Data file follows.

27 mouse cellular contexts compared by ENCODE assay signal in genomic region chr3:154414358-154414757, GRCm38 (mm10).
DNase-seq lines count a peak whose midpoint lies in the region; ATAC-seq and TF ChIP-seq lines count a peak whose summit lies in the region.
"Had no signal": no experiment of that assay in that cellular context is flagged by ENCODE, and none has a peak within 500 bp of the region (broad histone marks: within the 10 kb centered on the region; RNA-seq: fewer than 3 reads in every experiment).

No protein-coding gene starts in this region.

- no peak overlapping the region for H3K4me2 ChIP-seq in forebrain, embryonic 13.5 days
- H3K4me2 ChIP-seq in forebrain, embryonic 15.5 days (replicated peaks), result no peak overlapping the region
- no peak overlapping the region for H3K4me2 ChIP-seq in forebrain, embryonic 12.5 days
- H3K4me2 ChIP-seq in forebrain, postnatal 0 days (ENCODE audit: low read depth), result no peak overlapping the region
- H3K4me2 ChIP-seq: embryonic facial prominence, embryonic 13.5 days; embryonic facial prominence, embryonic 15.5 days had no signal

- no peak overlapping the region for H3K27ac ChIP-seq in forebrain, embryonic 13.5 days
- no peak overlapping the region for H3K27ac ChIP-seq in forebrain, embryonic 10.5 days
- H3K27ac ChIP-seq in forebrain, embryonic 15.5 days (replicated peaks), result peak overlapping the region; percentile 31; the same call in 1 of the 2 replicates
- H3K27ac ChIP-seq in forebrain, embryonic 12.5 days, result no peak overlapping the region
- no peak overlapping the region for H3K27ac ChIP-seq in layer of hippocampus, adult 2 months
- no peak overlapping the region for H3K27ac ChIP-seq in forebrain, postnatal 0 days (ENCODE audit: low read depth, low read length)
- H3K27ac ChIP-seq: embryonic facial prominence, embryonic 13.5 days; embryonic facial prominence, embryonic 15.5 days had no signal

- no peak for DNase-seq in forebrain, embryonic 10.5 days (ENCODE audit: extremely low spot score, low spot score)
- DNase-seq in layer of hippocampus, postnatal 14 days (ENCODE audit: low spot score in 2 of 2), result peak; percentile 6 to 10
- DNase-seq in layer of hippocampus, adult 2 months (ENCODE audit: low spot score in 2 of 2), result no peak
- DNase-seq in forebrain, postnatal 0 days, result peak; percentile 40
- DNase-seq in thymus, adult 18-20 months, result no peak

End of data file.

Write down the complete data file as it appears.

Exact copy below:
27 mouse cellular contexts compared by ENCODE assay signal in genomic region chr3:154414358-154414757, GRCm38 (mm10).
DNase-seq lines count a peak whose midpoint lies in the region; ATAC-seq and TF ChIP-seq lines count a peak whose summit lies in the region.
"Had no signal": no experiment of that assay in that cellular context is flagged by ENCODE, and none has a peak within 500 bp of the region (broad histone marks: within the 10 kb centered on the region; RNA-seq: fewer than 3 reads in every experiment).

No protein-coding gene starts in this region.

- no peak overlapping the region for H3K4me2 ChIP-seq in forebrain, embryonic 13.5 days
- H3K4me2 ChIP-seq in forebrain, embryonic 15.5 days (replicated peaks), result no peak overlapping the region
- no peak overlapping the region for H3K4me2 ChIP-seq in forebrain, embryonic 12.5 days
- H3K4me2 ChIP-seq in forebrain, postnatal 0 days (ENCODE audit: low read depth), result no peak overlapping the region
- H3K4me2 ChIP-seq: embryonic facial prominence, embryonic 13.5 days; embryonic facial prominence, embryonic 15.5 days had no signal

- no peak overlapping the region for H3K27ac ChIP-seq in forebrain, embryonic 13.5 days
- no peak overlapping the region for H3K27ac ChIP-seq in forebrain, embryonic 10.5 days
- H3K27ac ChIP-seq in forebrain, embryonic 15.5 days (replicated peaks), result peak overlapping the region; percentile 31; the same call in 1 of the 2 replicates
- H3K27ac ChIP-seq in forebrain, embryonic 12.5 days, result no peak overlapping the region
- no peak overlapping the region for H3K27ac ChIP-seq in layer of hippocampus, adult 2 months
- no peak overlapping the region for H3K27ac ChIP-seq in forebrain, postnatal 0 days (ENCODE audit: low read depth, low read length)
- H3K27ac ChIP-seq: embryonic facial prominence, embryonic 13.5 days; embryonic facial prominence, embryonic 15.5 days had no signal

- no peak for DNase-seq in forebrain, embryonic 10.5 days (ENCODE audit: extremely low spot score, low spot score)
- DNase-seq in layer of hippocampus, postnatal 14 days (ENCODE audit: low spot score in 2 of 2), result peak; percentile 6 to 10
- DNase-seq in layer of hippocampus, adult 2 months (ENCODE audit: low spot score in 2 of 2), result no peak
- DNase-seq in forebrain, postnatal 0 days, result peak; percentile 40
- DNase-seq in thymus, adult 18-20 months, result no peak